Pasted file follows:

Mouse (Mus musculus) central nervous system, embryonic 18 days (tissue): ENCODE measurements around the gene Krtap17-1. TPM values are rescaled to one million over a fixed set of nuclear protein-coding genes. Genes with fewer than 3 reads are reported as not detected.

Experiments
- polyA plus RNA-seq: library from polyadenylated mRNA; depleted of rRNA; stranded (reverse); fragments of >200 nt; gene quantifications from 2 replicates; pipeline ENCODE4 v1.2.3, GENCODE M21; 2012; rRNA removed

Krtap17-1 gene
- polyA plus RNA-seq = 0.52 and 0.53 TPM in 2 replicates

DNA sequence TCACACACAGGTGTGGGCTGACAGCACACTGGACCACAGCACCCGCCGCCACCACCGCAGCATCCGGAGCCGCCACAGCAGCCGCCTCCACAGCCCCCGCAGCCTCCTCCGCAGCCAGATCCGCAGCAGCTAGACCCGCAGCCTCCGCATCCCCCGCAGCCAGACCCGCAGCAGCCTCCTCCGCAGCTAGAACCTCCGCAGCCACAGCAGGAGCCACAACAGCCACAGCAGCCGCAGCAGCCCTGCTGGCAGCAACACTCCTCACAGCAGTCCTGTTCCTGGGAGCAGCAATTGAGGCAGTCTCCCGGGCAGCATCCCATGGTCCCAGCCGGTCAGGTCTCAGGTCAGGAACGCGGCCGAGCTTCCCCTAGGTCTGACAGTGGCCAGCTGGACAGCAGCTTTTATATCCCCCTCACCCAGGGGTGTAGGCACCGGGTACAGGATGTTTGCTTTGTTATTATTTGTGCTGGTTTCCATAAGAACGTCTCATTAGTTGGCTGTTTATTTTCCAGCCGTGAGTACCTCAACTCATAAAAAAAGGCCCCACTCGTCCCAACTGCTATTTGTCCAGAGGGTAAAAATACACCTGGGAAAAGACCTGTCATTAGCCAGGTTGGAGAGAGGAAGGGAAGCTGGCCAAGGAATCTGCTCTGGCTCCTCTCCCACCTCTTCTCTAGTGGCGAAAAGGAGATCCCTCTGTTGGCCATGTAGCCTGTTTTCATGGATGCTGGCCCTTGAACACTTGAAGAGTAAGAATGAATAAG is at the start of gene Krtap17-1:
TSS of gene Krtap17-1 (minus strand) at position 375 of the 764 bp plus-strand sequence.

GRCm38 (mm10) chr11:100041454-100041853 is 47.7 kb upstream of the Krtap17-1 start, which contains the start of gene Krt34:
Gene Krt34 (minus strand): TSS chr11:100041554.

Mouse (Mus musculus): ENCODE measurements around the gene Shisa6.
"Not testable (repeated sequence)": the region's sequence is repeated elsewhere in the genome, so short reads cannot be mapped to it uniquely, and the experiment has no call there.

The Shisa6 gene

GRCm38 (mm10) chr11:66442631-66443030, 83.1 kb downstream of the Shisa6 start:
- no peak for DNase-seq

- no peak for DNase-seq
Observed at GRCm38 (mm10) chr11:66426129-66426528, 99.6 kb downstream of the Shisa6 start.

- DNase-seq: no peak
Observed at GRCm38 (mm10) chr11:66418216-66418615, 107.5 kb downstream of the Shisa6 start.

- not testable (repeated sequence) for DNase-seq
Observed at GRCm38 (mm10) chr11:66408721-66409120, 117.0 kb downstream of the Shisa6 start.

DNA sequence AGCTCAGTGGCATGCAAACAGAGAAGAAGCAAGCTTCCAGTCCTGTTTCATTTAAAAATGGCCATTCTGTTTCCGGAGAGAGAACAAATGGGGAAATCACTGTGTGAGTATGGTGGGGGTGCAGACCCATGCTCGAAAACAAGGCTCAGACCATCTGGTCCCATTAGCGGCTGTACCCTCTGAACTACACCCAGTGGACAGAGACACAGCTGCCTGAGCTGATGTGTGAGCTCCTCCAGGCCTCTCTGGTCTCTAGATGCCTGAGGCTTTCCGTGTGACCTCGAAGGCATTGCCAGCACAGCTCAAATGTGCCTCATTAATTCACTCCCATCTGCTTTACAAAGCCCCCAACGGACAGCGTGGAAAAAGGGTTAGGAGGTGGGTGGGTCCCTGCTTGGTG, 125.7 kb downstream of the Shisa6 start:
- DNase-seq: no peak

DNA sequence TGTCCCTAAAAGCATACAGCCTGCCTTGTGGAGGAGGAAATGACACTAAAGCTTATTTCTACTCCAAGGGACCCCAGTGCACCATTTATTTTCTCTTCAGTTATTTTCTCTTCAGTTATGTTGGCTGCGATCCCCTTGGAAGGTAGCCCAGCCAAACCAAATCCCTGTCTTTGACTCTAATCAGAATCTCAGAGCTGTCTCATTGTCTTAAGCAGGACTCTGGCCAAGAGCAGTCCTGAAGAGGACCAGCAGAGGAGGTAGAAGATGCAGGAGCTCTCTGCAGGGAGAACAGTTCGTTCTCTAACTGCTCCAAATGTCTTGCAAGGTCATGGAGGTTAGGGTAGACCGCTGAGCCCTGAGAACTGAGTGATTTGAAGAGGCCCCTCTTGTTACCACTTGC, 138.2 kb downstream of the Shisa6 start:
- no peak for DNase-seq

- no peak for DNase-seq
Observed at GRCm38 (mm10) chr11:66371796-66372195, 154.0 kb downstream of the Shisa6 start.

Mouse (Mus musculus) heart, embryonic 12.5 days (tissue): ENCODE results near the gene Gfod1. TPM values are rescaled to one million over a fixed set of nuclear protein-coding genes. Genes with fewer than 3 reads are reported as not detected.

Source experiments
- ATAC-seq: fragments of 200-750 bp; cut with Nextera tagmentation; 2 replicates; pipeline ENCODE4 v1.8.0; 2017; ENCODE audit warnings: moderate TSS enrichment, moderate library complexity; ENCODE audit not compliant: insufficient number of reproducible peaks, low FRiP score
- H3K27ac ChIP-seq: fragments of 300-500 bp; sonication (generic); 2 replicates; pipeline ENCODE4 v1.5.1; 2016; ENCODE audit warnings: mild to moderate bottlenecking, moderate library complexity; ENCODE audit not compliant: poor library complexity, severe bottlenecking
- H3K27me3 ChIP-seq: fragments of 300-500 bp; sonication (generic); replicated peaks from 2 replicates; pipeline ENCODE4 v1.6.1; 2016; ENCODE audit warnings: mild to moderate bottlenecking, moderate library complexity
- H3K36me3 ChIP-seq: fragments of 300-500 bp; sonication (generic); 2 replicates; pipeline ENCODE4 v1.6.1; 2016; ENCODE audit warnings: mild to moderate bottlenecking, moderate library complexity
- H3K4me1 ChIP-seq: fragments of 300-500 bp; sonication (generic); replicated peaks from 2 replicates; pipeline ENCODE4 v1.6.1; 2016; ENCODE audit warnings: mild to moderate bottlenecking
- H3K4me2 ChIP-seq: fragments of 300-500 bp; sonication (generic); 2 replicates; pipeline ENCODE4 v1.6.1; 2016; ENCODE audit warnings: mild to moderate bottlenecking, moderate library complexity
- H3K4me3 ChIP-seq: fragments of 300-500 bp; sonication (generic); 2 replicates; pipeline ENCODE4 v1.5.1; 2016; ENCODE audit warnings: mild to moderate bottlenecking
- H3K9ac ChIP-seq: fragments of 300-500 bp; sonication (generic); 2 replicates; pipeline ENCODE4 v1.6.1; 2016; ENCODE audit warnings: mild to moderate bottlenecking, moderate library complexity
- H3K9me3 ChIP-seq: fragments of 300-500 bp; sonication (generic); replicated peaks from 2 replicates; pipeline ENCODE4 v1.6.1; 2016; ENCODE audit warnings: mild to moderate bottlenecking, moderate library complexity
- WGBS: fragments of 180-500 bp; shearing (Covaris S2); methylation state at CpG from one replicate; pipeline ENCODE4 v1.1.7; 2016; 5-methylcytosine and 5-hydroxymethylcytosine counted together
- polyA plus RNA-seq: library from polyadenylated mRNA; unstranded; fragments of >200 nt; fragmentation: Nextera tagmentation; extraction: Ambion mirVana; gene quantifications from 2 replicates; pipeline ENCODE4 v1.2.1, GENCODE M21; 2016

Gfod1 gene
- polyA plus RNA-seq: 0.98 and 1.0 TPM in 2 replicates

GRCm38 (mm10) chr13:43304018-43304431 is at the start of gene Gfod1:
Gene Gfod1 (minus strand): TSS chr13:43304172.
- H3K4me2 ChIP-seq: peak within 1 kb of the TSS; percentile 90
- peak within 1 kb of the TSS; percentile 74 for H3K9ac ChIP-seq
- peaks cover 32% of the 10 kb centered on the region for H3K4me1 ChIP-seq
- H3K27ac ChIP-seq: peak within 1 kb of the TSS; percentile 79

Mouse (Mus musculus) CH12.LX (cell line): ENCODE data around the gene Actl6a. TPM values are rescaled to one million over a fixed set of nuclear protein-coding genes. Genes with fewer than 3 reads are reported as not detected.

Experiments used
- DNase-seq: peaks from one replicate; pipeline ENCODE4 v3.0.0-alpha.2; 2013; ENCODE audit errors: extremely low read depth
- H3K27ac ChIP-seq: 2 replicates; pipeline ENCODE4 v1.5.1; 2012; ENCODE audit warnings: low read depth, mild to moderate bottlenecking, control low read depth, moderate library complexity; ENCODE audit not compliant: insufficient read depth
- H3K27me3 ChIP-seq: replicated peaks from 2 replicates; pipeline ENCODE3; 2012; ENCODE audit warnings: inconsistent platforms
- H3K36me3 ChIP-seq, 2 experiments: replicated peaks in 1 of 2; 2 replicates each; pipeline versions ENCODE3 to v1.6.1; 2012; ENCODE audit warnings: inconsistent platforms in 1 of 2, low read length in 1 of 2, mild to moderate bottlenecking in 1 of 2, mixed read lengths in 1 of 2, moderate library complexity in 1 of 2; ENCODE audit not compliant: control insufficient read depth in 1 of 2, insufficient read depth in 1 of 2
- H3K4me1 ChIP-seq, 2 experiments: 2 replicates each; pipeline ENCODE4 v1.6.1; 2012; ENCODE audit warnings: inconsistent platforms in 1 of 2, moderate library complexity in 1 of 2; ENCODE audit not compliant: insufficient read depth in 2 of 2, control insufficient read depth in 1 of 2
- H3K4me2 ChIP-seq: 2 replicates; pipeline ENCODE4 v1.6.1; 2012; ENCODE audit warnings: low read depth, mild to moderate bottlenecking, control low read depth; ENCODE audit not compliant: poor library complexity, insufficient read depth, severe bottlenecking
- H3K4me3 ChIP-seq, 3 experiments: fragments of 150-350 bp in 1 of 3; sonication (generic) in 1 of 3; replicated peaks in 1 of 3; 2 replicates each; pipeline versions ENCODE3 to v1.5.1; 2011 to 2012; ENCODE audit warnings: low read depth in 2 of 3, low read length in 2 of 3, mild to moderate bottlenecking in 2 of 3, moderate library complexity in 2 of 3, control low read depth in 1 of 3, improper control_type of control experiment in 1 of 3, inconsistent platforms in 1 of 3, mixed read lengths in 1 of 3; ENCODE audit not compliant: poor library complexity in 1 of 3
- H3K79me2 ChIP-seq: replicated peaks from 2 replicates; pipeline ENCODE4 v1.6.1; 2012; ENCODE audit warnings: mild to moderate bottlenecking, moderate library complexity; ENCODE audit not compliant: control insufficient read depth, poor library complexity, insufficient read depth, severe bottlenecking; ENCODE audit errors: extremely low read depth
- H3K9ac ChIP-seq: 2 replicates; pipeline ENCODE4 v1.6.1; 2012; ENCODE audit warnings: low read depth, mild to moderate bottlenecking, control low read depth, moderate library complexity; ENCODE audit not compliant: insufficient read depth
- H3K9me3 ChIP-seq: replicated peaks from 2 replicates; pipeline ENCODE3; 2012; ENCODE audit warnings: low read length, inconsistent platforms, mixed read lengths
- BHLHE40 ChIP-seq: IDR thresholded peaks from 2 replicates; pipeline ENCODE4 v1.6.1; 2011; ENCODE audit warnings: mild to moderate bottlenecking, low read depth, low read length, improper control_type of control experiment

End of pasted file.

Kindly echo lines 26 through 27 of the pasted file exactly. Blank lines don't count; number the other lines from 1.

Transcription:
Observed at GRCm38 (mm10) chr11:66371796-66372195, 154.0 kb downstream of the Shisa6 start.

Mouse (Mus musculus) heart, embryonic 12.5 days (tissue): ENCODE results near the gene Gfod1. TPM values are rescaled to one million over a fixed set of nuclear protein-coding genes. Genes with fewer than 3 reads are reported as not detected.